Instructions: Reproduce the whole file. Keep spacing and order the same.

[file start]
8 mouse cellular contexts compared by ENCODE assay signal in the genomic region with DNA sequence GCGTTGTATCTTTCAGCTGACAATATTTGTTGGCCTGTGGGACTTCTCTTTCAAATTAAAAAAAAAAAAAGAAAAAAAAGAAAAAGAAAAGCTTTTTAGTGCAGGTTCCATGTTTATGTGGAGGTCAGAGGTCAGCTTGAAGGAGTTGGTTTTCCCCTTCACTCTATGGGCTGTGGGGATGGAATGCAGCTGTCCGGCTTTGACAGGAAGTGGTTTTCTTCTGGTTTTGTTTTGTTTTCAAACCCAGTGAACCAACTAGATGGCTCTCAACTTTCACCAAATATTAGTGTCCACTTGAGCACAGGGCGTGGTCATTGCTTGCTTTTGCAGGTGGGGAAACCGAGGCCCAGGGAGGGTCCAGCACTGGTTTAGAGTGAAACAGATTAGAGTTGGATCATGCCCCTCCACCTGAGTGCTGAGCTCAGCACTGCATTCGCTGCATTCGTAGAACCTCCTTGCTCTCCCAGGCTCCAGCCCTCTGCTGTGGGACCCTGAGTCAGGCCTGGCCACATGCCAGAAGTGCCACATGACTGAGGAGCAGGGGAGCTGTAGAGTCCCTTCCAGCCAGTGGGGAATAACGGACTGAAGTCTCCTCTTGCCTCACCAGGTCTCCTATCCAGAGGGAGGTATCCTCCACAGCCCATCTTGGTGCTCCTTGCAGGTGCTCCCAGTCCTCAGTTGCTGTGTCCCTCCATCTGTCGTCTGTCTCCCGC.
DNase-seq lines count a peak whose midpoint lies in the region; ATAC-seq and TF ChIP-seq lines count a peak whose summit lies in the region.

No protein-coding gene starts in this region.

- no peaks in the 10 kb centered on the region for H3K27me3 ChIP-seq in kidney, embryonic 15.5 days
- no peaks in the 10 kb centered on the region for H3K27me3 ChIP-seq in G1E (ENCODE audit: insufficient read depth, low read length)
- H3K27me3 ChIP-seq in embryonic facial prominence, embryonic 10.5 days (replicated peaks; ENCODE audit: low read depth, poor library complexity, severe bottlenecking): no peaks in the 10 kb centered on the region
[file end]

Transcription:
8 mouse cellular contexts compared by ENCODE assay signal in the genomic region with DNA sequence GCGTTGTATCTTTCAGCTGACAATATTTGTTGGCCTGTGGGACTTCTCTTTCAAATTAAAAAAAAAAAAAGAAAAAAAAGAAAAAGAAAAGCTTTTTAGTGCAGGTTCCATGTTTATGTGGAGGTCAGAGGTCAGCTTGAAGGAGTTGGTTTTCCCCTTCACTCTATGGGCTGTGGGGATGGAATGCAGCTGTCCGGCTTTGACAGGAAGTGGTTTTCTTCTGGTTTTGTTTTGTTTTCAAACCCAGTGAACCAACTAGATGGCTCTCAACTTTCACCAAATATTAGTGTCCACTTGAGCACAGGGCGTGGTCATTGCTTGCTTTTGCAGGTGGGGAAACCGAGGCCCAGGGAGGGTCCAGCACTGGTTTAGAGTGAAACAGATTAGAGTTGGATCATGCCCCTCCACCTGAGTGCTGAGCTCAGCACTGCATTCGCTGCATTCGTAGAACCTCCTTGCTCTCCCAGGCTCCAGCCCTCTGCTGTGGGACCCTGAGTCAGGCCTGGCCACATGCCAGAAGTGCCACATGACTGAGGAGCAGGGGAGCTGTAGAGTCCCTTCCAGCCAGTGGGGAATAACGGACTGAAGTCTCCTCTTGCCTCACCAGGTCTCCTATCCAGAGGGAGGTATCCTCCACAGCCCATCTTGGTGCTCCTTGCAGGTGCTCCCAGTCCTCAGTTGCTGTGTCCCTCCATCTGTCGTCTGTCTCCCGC.
DNase-seq lines count a peak whose midpoint lies in the region; ATAC-seq and TF ChIP-seq lines count a peak whose summit lies in the region.

No protein-coding gene starts in this region.

- no peaks in the 10 kb centered on the region for H3K27me3 ChIP-seq in kidney, embryonic 15.5 days
- no peaks in the 10 kb centered on the region for H3K27me3 ChIP-seq in G1E (ENCODE audit: insufficient read depth, low read length)
- H3K27me3 ChIP-seq in embryonic facial prominence, embryonic 10.5 days (replicated peaks; ENCODE audit: low read depth, poor library complexity, severe bottlenecking): no peaks in the 10 kb centered on the region